One of my last obligations with the Linguistic DNA project (though who knows what doors may open) was a short presentation on the “Public Sermons” collection as part of a workshop on Early modern preaching. This one-day conference was organised by a pair of postgraduate researchers, and brought together 30 or so scholars with a keen enthusiasm for the topic. It was a natural venue to share some of what we achieved modelling change with EEBO-TCP, and I was delighted that Tilly and Catherine (the organisers) found a space for this within a busy and collegiate programme. Continue reading Preaching to the converted?
Back in February, amidst striking and snow, I pondered the question “What would Luther do…?” in relation to some problematic picket lines. As things worked out, it proved possible to renegotiate the setting for the talk and I was able to meet Diarmaid MacCulloch and subsequently get his insight on some of my research. (It happened to tie in rather closely with the direction of his new Cromwell biography, so it is a pity I’d not felt bold enough to share my work sooner–but then I’m not sure it was ready.)
A case study of translation serving ideology in Reformation Europe
Paper to be presented at the Sixteenth Century Society Conference in Bruges, 18-20 August, 2016; session 244, “The Vagaries of Translation in the Early Modern World”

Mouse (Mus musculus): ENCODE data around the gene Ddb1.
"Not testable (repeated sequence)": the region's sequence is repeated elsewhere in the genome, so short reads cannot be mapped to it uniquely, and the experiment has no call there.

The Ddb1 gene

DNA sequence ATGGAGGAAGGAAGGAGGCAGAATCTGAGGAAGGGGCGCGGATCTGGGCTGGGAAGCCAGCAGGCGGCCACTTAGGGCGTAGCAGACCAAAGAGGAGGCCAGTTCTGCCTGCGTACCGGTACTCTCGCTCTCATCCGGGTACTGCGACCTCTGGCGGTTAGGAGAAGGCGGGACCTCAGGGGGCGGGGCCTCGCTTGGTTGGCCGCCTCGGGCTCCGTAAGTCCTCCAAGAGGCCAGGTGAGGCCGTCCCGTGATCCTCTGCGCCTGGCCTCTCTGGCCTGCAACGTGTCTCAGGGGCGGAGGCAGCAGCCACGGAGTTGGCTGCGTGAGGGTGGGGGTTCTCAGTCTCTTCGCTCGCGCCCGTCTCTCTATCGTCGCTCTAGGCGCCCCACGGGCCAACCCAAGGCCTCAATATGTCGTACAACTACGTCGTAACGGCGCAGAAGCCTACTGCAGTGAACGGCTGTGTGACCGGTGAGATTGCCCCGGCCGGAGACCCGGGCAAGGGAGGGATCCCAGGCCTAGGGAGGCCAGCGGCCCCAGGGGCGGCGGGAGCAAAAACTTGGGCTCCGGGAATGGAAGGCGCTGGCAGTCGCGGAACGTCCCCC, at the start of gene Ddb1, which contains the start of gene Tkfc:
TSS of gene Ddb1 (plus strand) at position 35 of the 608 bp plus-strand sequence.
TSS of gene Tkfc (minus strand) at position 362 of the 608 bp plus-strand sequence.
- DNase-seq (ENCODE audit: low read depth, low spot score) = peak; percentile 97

(chaired by Paul Arblaster).
Did sixteenth-century bible translation and commentary contribute to debate about social issues? What differences occur between vernacular and Latin translations of the Bible, and what is their significance?
Reading the biblical book of Ruth, sixteenth-century commentators address the protagonist’s question, Continue reading Ruth as deserving stranger
European borrowings in 16th & 17th century English translations of ‘the Book of Books’
Paper to be delivered at the Meeting of the Society for the History of Authorship, Reading and Publication (SHARP) in Paris, 18-22 July 2016.
The conference theme is “Languages of the Book / Les Langues du Livre”.
A French translation of this abstract is appended.
Five years have elapsed since the quatercentenary of King James’ Bible, 481 since the editio princeps of the English bible, a translation assembled “out of five sundry interpreters” by Miles Coverdale. In the years between Continue reading In debt to sundry sources
Lessons learned from the Bible’s “virtuous women”
Presented to the Society for Reformation Studies, Westminster College, Cambridge, 5-7 April 2016. (Abstract slightly amended.) The conference theme was “The Bible in the Reformation”.
Seek a virtuous woman in Coverdale’s 1535 Bible and you will find only Ruth. By 1611, the only “virtuous” people in the English Bible are women. Continue reading Early modern pin-up girls